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"Simcoe’s heirs should sue " Topic

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Winston Smith03 Jul 2018 9:55 a.m. PST

The Tarleton estate considered suing The Patriot over the depiction of "Tavington".
And Hook's descendants were not all that thrilled over his depiction in Zulu. They pursued legal action.
That must be a British thing. I don't see anything like that in the Stayes, but that could be because Yanks are just generally despicable. grin

I am of course talking about the depiction of John Graves Simcoe in Turn. He is one of the most loathsome villains I've ever seen on a TV show. He needs a cape to swirl and a moustach to twirl. If railroads existed in 1778, he would be tying virgins to the tracks.
The actor, Samuel Roukin, does a marvelous job. I saw a TV interview with him. He has a normal fine baritone speaking voice. He said he "found the character" when he used a high pitched squeaky voice. It works. Mel Gibson would cast him immediately as a "typical English Evil Fop".
It's very over the top. Insane, ruthless, treacherous…

It's hard to reconcile him with the later Governor General of Canada who freed the slaves. grin

I know. It's a TV show.
Hollywood has no obligation, moral or otherwise, to " get it right". It's only obligation is a fiduciary one to its investors. And that is to produce shows that people will watch.
History is just that. "His story". It's something screen writers can use as they please, leaving out some stuff, embellishing others. Just come in at 45 minutes of "must see" action.
Turn succeeds admirably in that.
If you want it straight, read a book.

But why do I keep expecting Benedict Arnold to bang a dead parrot on the counter top, or complain about the lack of cheese?
If I were doing a Flashman movie, I would choose Owain Yeoman, since John Cleese is getting on in years.

clibinarium03 Jul 2018 10:15 a.m. PST

Well in English law defamation is a personal action, which only the injured party can bring, it cannot be brought on their behalf by someone else like an heir or relative. So generally the dead can't be defamed, or at least no action can be brought. So when I see stories of people taking legal advice over the defamation of their ancestors, I always picture their lawyer saying "He's dead right? So; No. I'll send you an invoice."

I seem to recall Greek lawyers considering suing over over the depiction of Alexander in Oliver Stone's movie. The mind boggles as to how that was going to work, but maybe Greek law would allow it (presumably not, since it went nowhere). Mind you the movie was bad enough to give rise to possible actions on simpler grounds.

rmaker03 Jul 2018 10:28 a.m. PST

I seem to recall Greek lawyers considering suing over over the depiction of Alexander in Oliver Stone's movie.

This despite the frequently asserted "Alexander wasn't Greek, he was Macedonian."

Dadster Supporting Member of TMP03 Jul 2018 1:16 p.m. PST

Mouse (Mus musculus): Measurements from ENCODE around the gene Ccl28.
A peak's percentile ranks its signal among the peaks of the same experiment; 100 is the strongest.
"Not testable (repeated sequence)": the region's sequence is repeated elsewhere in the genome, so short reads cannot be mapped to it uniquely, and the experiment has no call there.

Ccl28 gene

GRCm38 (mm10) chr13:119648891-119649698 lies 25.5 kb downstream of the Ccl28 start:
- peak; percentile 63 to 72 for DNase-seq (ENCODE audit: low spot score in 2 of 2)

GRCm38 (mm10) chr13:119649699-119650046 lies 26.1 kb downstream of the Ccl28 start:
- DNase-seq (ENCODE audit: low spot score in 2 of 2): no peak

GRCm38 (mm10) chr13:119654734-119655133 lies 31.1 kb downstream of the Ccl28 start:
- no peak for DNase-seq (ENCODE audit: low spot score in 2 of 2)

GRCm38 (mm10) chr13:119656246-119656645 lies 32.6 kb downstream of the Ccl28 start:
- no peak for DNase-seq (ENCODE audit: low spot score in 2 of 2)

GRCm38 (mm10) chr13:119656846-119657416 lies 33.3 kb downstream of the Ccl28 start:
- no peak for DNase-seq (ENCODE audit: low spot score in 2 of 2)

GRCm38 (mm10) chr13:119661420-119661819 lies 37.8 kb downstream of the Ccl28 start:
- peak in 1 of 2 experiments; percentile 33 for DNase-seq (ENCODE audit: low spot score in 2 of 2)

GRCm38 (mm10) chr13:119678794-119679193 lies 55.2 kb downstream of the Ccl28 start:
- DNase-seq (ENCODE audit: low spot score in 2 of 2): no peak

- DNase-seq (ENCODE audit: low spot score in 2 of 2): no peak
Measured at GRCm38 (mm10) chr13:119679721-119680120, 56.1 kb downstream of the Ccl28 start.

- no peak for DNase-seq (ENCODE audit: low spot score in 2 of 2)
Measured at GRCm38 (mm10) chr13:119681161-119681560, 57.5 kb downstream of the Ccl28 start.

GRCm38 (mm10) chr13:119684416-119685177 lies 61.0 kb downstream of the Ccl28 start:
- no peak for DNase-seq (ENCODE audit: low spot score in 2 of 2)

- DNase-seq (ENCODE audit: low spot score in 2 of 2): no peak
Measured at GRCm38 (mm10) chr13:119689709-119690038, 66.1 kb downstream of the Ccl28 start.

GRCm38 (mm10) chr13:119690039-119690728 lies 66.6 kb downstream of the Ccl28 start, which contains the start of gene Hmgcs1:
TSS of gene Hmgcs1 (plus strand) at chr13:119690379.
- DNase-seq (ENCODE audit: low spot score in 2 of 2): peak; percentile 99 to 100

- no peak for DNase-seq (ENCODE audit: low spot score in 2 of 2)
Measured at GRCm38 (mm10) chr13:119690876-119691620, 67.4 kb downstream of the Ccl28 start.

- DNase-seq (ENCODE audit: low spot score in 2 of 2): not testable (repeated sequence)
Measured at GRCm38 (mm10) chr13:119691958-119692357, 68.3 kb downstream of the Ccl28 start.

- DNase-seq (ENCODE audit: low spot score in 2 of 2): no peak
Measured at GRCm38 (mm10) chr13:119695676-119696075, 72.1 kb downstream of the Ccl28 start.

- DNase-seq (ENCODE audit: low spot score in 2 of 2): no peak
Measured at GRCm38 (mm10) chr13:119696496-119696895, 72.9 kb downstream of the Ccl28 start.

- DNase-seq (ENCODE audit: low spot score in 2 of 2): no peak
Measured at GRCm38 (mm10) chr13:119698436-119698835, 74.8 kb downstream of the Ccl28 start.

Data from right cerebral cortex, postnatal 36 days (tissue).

Simcoe is much more than Snidely Whiplash, he is Frankenstein's monster, Snidely Whiplash, Attila the Hun, and the man who can not be killed. But he is also a very complex character.

I think the show depicted him as being somewhat against slavery – so that is not such a leap of faith in seeing what the bonafide real life Simcoe did.

Bill N03 Jul 2018 2:09 p.m. PST

In the past you have been relatively tolerant of Hollywood foibles, or at least have pushed a view that we history buffs should not expect much from Hollywood. Why the change Winston?

Winston Smith03 Jul 2018 2:23 p.m. PST

What makes you think I changed my mind?
I love it.

KSmyth03 Jul 2018 4:52 p.m. PST

He was a pretty nasty booger during the Northwest Indian Wars, according to Hoagland's Autumn of the Black Snake. Definitely had no love for Americans. Haven't given Turn much of a watch, so I don't have a basis for comparison.

AussieAndy Supporting Member of TMP03 Jul 2018 5:59 p.m. PST

You only need to look at what the media has to say about dead folk to realise that they can't sue for defamation (at least in common law jurisdictions).

axabrax04 Jul 2018 7:46 a.m. PST

It could be worse. I think he's an amusing character. The show's probably written for the average American TV-watching nincompoop who's maybe looking for something similar to Game of Thrones. Given that fact, the show goes much farther than usual to present something vaguely historical and founded in a tiny germ of facts. I thought it was a fantastic series overall. Well worth watching.

arthur181505 Jul 2018 2:08 a.m. PST

If the descendants of the dead could sue for defamation of their ancestors, it might be difficult to publish history books or biographies which showed their relatives in anything other than a favourable light.

Imagine the lawsuits that would be brought by distant relatives of Napoleon, for example, if some of the debates on the Napoleonics boards are anything to go by!

So, whilst I every sympathy for the family of Henry Hook in respect of the film 'Zulu', it perhaps as well that English law is as it is, otherwise more recent books demonstrating that Chard and Bromhead were not quite the clever heroes shown in the same film, and giving due credit to Commissary Dalton, might never have been published…

Winston Smith06 Jul 2018 2:31 p.m. PST

The war ends at Yorktown.

42flanker Supporting Member of TMP06 Jul 2018 2:43 p.m. PST

Well thank God for that! It was going on, rather

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